Soon, the large amounts of carbon dioxide (CO2) that is emitted from power plants every year won’t have to end up in the atmosphere. Researchers are optimistic that within the next decade, we can affordably capture CO2 waste and convert it into useful molecules for feedstock, renewable fuels, biofuels or pharmaceuticals. A team of Canadian and US scientists have published their study in the journal Joule about their vision on what we should do with CO2 and how we can do it.
“Similar to how a plant takes carbon dioxide, sunlight, and water to make sugars for itself, we are interested in using technology to take energy from the sun or other renewable sources to convert CO2 into small building block molecules which can then be upgraded using traditional means of chemistry for commercial use,” said Phil De Luna, a PhD candidate in materials science. “We’re taking inspiration from nature and doing it faster and more efficiently.”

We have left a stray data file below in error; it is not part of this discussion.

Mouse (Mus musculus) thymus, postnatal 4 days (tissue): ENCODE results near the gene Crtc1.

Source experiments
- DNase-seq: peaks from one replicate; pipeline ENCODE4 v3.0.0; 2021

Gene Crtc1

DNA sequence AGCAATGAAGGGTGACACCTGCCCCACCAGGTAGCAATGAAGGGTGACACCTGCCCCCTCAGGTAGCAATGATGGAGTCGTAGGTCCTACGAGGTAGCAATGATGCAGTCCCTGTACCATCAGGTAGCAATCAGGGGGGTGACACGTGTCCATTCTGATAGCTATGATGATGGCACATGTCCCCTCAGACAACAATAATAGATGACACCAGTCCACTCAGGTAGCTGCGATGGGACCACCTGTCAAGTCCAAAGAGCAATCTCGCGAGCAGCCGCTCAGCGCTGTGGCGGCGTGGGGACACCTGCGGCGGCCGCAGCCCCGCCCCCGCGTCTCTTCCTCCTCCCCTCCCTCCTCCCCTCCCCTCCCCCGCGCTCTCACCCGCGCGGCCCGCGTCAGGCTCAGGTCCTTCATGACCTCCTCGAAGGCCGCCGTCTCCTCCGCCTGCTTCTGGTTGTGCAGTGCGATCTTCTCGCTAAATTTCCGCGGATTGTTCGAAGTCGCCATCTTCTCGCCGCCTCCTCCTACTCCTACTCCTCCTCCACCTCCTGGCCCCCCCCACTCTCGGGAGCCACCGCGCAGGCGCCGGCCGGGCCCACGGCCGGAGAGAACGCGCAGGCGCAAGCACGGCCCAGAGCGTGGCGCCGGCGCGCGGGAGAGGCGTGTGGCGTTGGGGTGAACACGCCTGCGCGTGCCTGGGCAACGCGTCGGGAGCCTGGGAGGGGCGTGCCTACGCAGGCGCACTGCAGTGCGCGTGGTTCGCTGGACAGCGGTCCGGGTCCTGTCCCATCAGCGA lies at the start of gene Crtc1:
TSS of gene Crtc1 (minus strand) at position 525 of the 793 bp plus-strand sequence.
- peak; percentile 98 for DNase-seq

De Luna, the first author on the paper, along with post doctoral fellow Oleksandr Bushuyev are both members of the Edward Sargent Lab at the University of Toronto. Sargent, the senior author, is a professor in the Department of Electrical and Computer Engineering.
The researchers’ analysis found that a series of possible small molecules could be made by converting captured CO2. For example, hydrogen, methane, and ethane could be used in biofuels. Ethylene and ethanol could also serve as the building blocks for various consumer goods. Formic acid derived from CO2 could be also used by the pharmaceutical industry or as a fuel in fuel cells.
Although current technologies that can capture CO2 waste are still in their early stages, there are new start-ups that are currently developing strategies for commercial use. The researchers envision that the coming decades will bring about major improvement to make CO2 capture and conversion a reality.
“This is still technology for the future,” says Bushuyev, “but it’s theoretically possible and feasible, and we’re excited about its scale up and implementation. If we continue to work at this, it’s a matter of time before we have power plants where CO2 is emitted, captured, and converted.”